Severe Thunderstorm Watch for DC until 3:15pm

storm
Photo by PoPville flickr user Nathan Stewart

From Alert DC:

“THE NATIONAL WEATHER SERVICE HAS ISSUED A SEVERE THUNDER STORM WATCH FOR WASHINGTON, DC UNTIL 9:00 PM update: NWS issued a severe thunderstorm warning for the District of Columbia until 3:15 PM . ISOLATED SEVERE THUNDERSTORMS WITH DAMAGING WINDS AND LARGE HAIL WILL BE POSSIBLE THIS AFTERNOON AND EVENING. PLEASE USE CAUTION AND TAKE SHELTER AS NEEDED.”

4 Comment

  • I believe the watch is still in effect until 9pm. A warning, which is more serious and urgent, is what expires at 3:15. Not a big deal, but means we may not be completely out of the clear and bring your umbrella tonight!

  • After many years here, it’s become apparent to me that people don’t really understand weather alerts since the weather here tends to be fairly moderate (yes, we get some nasty storms, but where I’m from, things that might kill you are a regular occurrence). So let me pile on to MP’s post and provide some clarity:

    A severe weather WATCH means that conditions are right for the development of the mentioned severe weather (thunderstorms, tornadoes, flooding). The storms that would cause these things are not actually happening at the moment, but there’s a good chance they could blow in, sometimes with little warning. When a watch is issued, you should consider cancelling outdoor plans that would take you far from shelter (but feel free to tentatively keep casual picnic plans close to home/shelter) and keep an eye on the weather. In the modern world of smart phones, you can set your phone to notify you if a major severe weather warning goes up, so you don’t have to be tied to a TV or radio anymore, you just need a plan for shelter if the weather kicks wrong when a watch is up. Watches tend to be issued for long periods of time (say, Noon-9 PM) since conditions will be right to *possibly* kick up severe weather all during that time.
    .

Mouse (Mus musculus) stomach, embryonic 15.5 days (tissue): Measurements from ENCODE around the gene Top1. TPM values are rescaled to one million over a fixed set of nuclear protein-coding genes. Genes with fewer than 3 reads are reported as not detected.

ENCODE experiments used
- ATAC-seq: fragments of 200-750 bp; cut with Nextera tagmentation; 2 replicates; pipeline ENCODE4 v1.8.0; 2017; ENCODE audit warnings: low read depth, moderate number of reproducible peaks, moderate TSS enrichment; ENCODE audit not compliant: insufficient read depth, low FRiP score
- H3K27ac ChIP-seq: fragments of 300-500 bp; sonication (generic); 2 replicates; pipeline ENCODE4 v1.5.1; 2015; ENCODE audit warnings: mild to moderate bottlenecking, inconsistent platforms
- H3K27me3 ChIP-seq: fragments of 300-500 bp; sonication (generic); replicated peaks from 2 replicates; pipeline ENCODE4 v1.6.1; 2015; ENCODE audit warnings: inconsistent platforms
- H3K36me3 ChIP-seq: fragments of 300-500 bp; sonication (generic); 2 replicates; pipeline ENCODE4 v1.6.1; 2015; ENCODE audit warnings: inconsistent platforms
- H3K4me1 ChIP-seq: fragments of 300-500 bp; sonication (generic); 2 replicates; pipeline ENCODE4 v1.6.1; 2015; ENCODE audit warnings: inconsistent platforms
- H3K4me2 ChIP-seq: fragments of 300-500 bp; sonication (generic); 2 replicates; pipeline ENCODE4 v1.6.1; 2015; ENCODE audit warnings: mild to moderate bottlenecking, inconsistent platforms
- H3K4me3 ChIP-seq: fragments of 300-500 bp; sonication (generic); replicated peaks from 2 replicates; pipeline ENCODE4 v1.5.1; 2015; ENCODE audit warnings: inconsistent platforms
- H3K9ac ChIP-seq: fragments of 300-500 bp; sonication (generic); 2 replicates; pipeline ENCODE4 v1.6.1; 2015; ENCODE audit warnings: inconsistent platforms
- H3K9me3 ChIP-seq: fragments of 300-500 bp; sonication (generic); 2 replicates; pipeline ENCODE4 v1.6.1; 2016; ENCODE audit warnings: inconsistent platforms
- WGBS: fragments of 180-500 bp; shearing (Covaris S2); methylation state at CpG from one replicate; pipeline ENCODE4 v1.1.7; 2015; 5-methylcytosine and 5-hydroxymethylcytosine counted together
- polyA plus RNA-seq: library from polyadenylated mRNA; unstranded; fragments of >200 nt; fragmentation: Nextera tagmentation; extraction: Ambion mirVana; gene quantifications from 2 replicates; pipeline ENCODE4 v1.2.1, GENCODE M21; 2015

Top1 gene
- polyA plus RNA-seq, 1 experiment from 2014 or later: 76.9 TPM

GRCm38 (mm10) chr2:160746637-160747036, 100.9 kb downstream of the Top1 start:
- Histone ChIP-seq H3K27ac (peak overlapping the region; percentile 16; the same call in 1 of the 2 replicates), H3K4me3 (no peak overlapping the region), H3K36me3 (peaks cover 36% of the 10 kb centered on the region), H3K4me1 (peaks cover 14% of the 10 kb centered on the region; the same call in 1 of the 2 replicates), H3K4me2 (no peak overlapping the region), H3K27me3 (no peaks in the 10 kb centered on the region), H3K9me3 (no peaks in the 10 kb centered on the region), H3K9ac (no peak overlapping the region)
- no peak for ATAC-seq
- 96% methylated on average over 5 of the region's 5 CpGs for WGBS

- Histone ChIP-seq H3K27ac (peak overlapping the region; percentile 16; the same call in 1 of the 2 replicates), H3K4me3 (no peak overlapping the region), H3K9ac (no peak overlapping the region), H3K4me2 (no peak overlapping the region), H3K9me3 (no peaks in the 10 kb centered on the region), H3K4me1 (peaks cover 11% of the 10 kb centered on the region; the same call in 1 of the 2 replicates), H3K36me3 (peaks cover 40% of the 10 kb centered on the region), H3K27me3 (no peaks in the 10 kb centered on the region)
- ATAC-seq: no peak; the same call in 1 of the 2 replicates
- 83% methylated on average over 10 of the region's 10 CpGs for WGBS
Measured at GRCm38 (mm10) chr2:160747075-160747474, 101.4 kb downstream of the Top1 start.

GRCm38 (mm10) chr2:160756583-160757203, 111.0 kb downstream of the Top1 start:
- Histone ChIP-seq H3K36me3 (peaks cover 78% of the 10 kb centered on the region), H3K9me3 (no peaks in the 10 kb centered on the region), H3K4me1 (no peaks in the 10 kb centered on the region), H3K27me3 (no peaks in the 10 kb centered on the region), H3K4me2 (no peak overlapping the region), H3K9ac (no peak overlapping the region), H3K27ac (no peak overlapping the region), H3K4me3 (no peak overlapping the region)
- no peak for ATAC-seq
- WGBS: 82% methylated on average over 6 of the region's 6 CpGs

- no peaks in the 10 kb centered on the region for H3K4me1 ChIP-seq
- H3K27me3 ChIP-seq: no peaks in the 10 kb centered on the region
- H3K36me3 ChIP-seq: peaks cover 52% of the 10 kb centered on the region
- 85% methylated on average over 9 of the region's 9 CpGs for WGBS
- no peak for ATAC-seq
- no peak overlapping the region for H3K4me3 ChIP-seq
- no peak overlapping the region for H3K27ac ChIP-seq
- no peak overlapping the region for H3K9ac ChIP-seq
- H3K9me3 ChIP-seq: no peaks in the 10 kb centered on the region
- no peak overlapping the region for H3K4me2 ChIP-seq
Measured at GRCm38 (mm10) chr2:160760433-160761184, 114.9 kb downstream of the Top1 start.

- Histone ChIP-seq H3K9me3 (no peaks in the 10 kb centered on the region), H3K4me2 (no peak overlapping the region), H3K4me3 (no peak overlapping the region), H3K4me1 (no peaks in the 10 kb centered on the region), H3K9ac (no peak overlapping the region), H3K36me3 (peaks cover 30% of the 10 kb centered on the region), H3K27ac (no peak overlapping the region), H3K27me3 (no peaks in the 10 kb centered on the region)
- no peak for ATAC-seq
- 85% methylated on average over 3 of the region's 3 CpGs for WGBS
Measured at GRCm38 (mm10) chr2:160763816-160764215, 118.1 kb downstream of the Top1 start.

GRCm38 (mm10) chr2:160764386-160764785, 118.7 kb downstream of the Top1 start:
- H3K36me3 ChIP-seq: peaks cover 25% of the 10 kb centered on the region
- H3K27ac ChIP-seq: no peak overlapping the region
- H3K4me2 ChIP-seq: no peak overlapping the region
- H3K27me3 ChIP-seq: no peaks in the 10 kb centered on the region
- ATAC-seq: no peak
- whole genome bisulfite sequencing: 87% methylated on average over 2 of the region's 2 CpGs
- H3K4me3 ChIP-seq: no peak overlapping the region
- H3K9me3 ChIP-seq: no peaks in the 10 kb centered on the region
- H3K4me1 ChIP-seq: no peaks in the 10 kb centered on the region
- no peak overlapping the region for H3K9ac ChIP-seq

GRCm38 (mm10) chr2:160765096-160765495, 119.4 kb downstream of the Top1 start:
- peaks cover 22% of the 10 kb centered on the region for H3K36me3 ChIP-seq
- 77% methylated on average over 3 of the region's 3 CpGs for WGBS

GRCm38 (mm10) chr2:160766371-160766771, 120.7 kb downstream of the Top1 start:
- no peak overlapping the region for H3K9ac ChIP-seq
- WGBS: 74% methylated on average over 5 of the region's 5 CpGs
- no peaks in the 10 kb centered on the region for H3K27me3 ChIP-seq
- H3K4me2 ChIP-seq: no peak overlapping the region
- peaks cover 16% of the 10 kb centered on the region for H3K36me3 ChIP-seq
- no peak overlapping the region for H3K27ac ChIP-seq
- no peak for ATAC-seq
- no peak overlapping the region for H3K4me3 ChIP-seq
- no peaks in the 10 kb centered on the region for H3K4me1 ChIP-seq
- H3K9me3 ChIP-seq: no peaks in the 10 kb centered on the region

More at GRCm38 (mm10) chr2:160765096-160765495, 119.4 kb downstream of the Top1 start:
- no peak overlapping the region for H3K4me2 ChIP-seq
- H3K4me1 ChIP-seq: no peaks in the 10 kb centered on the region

A severe weather WARNING means that the severe weather the NWS is warning you about is actually happening or imminent in your area. The big things to understand about this are two part: (1) radar, nowadays, is *really* f-in good. Like “radar thinks there’s a tornado before anyone sees the tornado” good. Don’t say “it’s fine, no one’s seen any hail, so there’s no hail!” There’s a decent chance there’s hail if the radar indicated it. It might not hail on you for another 15 minutes, but there’s a pretty good chance you’re in the bullseye to see some hail. (2) Sometimes that radar is a little over-sensitive, and the storm isn’t as bad as it thought. This is a bit of a dangerous thing since people hear warnings all the time and the storms aren’t as powerful as the warning indicated, so they write off warnings as “overblown.” Trust me that the NWS is just trying to keep you safe, and you will be better off taking more shelter than you need in a false alarm than less shelter than you need in case ish gets real. You don’t need to go hide in the basement every time the NWS throws up a severe thunderstorm warning, but you would be well advised to tune into updates in case they throw an urgent extreme thunderstorm warning or *any* tornado warning that will pass over where you are. Trust me, they will update with more urgent statements if things are critical. And if the power goes out, err on the side of caution and go to an interior location away from windows on the lowest floor you can access until the storm passes. Better safe than sorry.

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